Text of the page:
A CXR (Chest X-Ray) of a child with tetralogy of Fallot.

By James Heilman, MD - Own work, CC BY-SA 3.0,

Illustration showing various forms of ventricular septal defects.
1. Conoventricular, malaligned
2. Perimembranous
3. Inlet
4. Muscular

By Centers for Disease Control and Prevention - Centers for Disease Control and Prevention, Public Domain,

Echocardiographic image of a moderate ventricular septal defect in the mid-muscular part of the septum. The trace in the lower left shows the flow during one complete cardiac cycle and the red mark the time in the cardiac cycle that the image was captured. Colours are used to represent the velocity of the blood. Flow is from the left ventricle (right on image) to the right ventricle (left on image). The size and position is typical for a VSD in the newborn period.

A nitinol device for closing muscular VSDs, 4 mm diameter in the centre. It is shown mounted on the catheter into which it will be withdrawn during insertion.

By No machine-readable author provided. Ekko assumed (based on copyright claims). - No machine-readable source provided. Own work assumed (based on copyright claims)., Public Domain,

Atrial septal defect (ASD): Blood flows between the atria of the heart. Some flow is a normal condition both pre-birth and immediately post-birth via the foramen ovale, however when this does not naturally close after birth it is referred to as a patent (open) foramen ovale (PFO), causing oxygen-rich blood to flow directly from the left side of the heart to mix with the oxygen-poor blood in the right side of the heart. This can lead to hypoxemia and paradoxical emboli causing cryptogenic strokes.

llustration of an atrial septal defect.

Ultrasound picture of the heart, seen in a subcostal view: The apex is towards the right, the atria are to the left. ASD secundum seen as a discontinuation of the white band of the atrial septum. The enlarged right atrium is below. The enlarged pulmonary veins are seen entering the left atrium above.

Public Domain,

Abnormal chest X-ray as seen in a patient of atrial septal defect.

Septum primum defect:  Failure of the septum primum to fuse with the endocardial cushion can lead to an ostium primum atrial septal defect, causing a shunt to occur from the left atrium to the right atrium.  This is the second most common type of atrial septal defect and is commonly seen in Down's syndrome.

The developing human heart, at day 30. The septum primum (top middle) grows down to separate the primitive atrium into the left and right atrium of the human heart.

Septum secundum defect:  The septum secundum, semilunar in shape, grows downward from the upper wall of the atrium immediately to the right of the septum primum and ostium secundum.  Shortly after birth it fuses with the septum primum, and consequently the foramen ovale is closed, but sometimes the fusion is incomplete and the upper part of the foramen remains patent causing an atrial septal defect.

Interior of dorsal half of heart of human embryo of about thirty-five days. (Septum secundum visible at center top.)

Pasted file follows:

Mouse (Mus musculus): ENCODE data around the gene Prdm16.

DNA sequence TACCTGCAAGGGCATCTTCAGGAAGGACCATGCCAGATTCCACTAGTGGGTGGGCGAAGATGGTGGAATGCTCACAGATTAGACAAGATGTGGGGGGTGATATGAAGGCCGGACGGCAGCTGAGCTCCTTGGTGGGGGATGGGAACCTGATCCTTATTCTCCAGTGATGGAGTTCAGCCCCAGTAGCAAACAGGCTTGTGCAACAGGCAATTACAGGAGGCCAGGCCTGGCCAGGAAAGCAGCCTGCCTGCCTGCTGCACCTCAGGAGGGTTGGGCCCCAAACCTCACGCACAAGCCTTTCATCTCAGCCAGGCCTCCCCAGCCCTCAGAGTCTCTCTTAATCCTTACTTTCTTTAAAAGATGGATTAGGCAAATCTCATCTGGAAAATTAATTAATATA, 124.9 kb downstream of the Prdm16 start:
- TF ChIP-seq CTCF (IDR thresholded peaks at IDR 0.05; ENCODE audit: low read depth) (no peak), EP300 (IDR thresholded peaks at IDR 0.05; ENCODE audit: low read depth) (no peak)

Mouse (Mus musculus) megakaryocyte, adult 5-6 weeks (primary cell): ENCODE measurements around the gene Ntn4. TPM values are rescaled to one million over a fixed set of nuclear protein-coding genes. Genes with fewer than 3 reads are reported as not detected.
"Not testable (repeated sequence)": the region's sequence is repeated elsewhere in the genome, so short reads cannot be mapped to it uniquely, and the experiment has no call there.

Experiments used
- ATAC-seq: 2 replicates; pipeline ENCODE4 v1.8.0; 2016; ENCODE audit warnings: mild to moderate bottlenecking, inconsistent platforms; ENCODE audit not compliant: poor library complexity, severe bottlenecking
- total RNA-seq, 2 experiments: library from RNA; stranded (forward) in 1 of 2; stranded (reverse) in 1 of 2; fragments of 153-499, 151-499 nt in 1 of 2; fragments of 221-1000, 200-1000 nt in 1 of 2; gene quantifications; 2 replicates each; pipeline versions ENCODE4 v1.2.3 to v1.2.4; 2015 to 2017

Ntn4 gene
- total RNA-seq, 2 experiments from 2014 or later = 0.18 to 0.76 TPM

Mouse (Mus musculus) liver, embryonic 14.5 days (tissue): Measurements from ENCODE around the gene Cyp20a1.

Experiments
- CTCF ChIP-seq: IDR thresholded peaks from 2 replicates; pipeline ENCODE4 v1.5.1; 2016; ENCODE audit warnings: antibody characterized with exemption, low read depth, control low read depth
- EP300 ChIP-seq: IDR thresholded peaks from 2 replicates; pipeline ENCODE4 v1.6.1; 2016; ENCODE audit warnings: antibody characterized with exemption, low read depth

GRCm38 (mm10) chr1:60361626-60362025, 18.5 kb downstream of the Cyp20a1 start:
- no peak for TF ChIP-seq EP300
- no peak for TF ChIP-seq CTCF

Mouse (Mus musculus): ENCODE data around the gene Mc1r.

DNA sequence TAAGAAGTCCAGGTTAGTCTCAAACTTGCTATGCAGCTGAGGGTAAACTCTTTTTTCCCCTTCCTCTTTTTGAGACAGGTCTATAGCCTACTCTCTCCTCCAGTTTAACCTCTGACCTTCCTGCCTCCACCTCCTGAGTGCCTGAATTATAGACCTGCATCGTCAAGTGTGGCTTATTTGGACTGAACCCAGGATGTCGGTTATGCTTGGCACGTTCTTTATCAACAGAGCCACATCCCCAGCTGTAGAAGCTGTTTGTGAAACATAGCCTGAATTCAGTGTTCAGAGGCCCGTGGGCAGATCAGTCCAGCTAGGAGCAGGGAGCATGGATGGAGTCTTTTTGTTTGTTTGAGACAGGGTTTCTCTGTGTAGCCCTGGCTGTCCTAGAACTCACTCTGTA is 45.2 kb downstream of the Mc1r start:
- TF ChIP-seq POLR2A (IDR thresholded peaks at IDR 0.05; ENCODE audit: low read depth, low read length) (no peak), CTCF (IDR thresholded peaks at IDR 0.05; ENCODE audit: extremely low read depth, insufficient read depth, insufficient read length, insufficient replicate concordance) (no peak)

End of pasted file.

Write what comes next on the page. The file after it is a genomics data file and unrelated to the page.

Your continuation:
Patent ductus arteriosus: The ductus arteriosus is a fetal blood vessel that closes soon after birth. Patent ductus arteriosus (PDA) results when the ductus arteriosus fails to close after birth and allows a portion of oxygenated blood from the left heart to flow back to the lungs by flowing from the aorta (which has higher pressure) to the pulmonary artery.  Early symptoms are uncommon, but in the first year of life include increased work of breathing and poor weight gain. An uncorrected PDA may lead to congestive heart failure with increasing age.  Ifan some congenital heart defects (such as in transposition of the great vessels) a PDA may need to remain open, as it is the only way that oxygenated blood can mix with deoxygenated blood. In these cases, prostaglandins are used to keep the DA open and NSAIDs should not be administered, until surgical correction of the heart defect is completed.

Summary: Fetal shunt R→L; neonate L→R → RVH; Patent for a machine (continuous machine-like murmur). IndomethaCin Close PDA, PGE keeps oPen (req’d in Transposition).

Diagram of a cross-section through a heart with PDA

Illustration of Patent Ductus Arteriosus

By BruceBlaus. When using this image in external sources it can be cited staff (2014). "Medical gallery of Blausen Medical 2014". WikiJournal of Medicine 1 (2). DOI:10.15347/wjm/2014.010. ISSN 2002-4436. - Own work, CC BY 3.0,

Congenital defects:

I. Acyanotic:

o   Left to right shunt --> ↑ pulmonary blood flow: atrial septal defect (ASD), ventricular septal defect (VSD), patent ductus arteriosis (PDA)

o   Obstructive defect:  Coarctation of aorta

II. Cyanotic: T's T-tetralogy of Fallot (TOF), T-transposition of great arteries (TGA), T-truncus arteriosus (TA), T-total anomalous pulmonary venous return (TAPVR)

Fetal circulation:  The degree of oxygenation of blood in various vessels differs from that in the postnatal state as the consequences of exygenation being provided by the placenta rather than the lungs and the presence of three major vascular shunts:

1) Ductus venosus

2) Foramen ovale

3) Ductus arteriosus

The fetal circulatory system includes three shunts to divert blood from undeveloped and partially functioning organs, as well as blood supply to and from the placenta.